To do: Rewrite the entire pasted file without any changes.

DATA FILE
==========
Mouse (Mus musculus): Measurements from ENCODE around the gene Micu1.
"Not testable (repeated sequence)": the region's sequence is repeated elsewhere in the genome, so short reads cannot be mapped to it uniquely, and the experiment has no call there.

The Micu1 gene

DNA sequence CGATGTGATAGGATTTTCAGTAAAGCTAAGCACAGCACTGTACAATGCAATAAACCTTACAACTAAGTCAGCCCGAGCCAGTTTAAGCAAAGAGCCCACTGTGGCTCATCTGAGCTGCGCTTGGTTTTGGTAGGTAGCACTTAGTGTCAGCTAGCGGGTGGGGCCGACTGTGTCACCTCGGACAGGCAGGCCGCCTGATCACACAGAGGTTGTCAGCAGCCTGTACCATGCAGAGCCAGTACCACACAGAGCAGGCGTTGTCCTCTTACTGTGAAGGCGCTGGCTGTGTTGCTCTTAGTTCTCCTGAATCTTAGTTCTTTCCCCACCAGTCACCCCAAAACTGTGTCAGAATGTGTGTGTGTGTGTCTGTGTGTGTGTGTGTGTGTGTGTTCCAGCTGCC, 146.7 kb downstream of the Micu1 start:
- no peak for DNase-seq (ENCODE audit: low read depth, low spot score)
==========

Mouse (Mus musculus): Measurements from ENCODE around the gene Micu1.
"Not testable (repeated sequence)": the region's sequence is repeated elsewhere in the genome, so short reads cannot be mapped to it uniquely, and the experiment has no call there.

The Micu1 gene

DNA sequence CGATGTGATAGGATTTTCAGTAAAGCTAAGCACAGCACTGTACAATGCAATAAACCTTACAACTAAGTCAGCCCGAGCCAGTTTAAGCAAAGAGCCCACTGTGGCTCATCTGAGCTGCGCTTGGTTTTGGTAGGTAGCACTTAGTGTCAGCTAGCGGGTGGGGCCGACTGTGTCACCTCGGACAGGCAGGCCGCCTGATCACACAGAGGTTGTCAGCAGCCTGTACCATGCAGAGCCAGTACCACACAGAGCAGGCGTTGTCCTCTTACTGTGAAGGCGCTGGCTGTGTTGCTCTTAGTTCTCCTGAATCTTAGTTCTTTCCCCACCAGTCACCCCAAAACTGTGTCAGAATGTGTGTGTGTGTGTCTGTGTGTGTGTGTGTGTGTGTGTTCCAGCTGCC, 146.7 kb downstream of the Micu1 start:
- no peak for DNase-seq (ENCODE audit: low read depth, low spot score)